In the sense of the Priest, some parts of us are getting hit with nerfs. Other parts are getting buffs. We’re getting non stop changes.

A majority of us have yet to try out the changes in the situations where it matters: On the field.

And once I do, you’ll get an honest, zero BS assessment. I won’t bore you with numbers. It will be a straight up yes-or-no answer to the important question we’re all dying to know: Are we running out of mana in combat?

Besides, we’re apparently missing a few talents in the Disc tree.

For another point of view about Rapture, try this:

A Druid’s Response to the Upcoming Change in Mana Regeneration

A Druid’s Response to the Upcoming Change in Mana Regeneration

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It has been a hard week to be a druid, dear friends. Not only did restoration druids miss out on any significant buffs in the most recently announced draft of class changes, but we’ve also been faced with an upcoming nerf to mana regeneration that stands to affect us more than any other class. As such, druid bloggers have taken notice; both Phaelia and Keeva have their own takes on the 3.1 changes. In this article I am going to take a look at the specifics of the changes to mana regeneration and speculate on possible ways to play around them. In case you missed the big blue letters, I’ll quote the substance of the change to mana regeneration below:

Regeneration while not casting (outside of the “five second rule”) will be decreased. We think that (1) the ability to cast heal over time spells and then sit back and (2) benefitting from a clearcasting proc that also gets you out of the five second rule both provide too much mana regeneration, even over short time periods.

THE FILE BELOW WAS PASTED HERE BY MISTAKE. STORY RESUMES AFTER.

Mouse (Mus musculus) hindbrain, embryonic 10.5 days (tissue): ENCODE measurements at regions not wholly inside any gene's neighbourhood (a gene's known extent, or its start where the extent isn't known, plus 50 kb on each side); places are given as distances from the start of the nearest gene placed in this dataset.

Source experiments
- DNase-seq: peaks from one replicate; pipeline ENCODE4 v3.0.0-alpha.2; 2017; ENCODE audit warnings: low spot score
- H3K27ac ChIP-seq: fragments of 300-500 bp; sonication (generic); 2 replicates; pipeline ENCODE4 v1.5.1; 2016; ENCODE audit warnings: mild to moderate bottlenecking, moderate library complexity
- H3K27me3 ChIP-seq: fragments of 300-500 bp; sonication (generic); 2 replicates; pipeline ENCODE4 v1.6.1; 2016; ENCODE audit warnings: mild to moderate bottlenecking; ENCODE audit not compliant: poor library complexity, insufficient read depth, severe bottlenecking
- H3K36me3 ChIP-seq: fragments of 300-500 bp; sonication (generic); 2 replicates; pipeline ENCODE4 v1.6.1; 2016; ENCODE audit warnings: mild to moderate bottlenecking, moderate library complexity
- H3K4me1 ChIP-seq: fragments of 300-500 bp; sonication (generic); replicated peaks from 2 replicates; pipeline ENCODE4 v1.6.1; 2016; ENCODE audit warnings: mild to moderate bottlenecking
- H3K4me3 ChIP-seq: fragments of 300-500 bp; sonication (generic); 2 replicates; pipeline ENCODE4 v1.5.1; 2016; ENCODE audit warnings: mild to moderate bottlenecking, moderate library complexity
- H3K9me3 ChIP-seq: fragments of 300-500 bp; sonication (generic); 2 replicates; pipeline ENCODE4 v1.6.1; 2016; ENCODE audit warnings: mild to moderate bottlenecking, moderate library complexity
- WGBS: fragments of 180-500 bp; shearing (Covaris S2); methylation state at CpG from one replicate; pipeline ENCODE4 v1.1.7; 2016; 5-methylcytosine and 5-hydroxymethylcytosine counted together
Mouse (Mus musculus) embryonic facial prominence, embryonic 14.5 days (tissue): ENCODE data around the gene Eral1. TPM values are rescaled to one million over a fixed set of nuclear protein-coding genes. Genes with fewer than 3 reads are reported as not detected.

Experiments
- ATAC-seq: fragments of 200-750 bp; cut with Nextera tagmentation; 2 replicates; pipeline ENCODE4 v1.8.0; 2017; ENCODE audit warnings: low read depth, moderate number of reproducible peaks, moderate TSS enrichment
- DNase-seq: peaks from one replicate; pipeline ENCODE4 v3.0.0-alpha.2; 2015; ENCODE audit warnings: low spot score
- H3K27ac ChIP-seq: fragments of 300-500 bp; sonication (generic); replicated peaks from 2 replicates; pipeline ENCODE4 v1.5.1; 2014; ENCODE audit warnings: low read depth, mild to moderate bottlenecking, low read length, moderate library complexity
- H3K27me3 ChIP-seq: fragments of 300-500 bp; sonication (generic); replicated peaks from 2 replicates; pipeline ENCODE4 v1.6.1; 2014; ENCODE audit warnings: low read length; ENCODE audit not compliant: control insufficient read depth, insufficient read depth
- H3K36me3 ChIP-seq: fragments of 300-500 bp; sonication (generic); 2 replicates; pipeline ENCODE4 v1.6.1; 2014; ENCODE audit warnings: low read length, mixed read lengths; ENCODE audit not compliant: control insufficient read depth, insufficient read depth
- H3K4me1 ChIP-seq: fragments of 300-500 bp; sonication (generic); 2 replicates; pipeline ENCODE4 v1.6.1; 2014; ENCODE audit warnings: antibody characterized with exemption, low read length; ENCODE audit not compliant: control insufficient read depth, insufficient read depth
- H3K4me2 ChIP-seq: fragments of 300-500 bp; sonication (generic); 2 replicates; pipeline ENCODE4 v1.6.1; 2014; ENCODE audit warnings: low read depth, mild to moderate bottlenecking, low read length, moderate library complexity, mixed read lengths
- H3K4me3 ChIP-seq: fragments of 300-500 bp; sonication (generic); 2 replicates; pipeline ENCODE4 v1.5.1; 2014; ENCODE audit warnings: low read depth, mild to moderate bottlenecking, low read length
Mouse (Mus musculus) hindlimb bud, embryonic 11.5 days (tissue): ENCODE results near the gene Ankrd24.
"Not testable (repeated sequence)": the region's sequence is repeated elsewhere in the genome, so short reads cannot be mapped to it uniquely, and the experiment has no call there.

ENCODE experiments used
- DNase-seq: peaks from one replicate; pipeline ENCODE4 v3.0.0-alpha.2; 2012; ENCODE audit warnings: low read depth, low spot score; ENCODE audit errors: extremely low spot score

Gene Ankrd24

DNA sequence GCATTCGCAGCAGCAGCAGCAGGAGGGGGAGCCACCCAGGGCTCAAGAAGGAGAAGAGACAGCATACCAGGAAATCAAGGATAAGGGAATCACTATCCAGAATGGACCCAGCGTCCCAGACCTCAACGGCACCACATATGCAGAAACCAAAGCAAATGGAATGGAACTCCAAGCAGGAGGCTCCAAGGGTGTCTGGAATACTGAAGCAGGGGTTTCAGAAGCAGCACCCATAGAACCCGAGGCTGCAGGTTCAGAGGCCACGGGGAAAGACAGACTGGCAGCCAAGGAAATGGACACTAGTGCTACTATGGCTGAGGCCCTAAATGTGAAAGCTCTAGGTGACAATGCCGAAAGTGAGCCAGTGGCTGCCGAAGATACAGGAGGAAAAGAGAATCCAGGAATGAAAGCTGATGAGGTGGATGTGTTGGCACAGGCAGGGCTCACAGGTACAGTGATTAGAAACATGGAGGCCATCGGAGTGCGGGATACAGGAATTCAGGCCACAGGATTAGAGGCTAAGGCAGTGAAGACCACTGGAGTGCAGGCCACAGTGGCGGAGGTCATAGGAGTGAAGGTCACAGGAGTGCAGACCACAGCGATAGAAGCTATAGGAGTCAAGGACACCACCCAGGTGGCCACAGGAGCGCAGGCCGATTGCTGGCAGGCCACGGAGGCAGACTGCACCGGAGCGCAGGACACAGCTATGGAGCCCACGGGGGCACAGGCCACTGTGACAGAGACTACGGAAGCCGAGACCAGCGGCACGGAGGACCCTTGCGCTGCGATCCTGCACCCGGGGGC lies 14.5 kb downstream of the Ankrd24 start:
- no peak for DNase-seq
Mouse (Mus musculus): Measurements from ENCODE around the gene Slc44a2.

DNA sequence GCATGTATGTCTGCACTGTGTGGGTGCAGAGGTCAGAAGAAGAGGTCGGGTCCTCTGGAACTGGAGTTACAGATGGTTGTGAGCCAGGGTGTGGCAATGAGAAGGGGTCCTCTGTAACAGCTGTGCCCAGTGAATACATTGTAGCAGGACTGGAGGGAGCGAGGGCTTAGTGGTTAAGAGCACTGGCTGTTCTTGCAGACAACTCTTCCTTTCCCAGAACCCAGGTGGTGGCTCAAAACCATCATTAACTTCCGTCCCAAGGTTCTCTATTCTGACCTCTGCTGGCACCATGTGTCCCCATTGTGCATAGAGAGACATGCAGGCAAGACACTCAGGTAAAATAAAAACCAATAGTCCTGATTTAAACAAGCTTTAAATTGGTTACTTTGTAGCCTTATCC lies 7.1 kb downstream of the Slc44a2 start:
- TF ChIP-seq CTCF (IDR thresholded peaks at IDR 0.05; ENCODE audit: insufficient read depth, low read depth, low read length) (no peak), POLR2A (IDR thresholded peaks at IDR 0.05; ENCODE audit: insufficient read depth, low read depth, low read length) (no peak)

To make this change, we are reducing mana regeneration granted by Spirit across the board. However we are also boosting the effects of talents such as Meditation that increase regeneration while casting. The net result should be that your regeneration while casting will stay about the same, but your not-casting regeneration will be reduced. This change will have little impact on dps casters, since they are basically always casting.
The specific talents and abilities being boosted are: Arcane Meditation, Improved Spirit Tap, Intensity, Mage Armor, Meditation, Pyromaniac and Spirit Tap. Yes this makes these “mandatory” talents even more mandatory, if such a thing is possible.

Since paladins rely less on Spirit as a mana-regeneration stat, we have to address them in other ways. We don’t want to change Illumination or Replenishment. However, we are going to increase the healing penalty on Divine Plea from 20% to 50%. Divine Plea was originally intended to help Protection and Retribution paladins stay full on mana. It should be a decision for Holy paladins, not something that is automatically used every cooldown.
In addition, we are also changing the way Spiritual Attunement works. In situations with a large amount of outgoing raid damage, as well as in PvP, this passive ability was responsible for more mana regeneration than we would like. We want to keep the necessary benefit it grants to tanking Protection paladins, while making it less powerful for Holy paladins in PvP or raid encounters with a lot of group damage.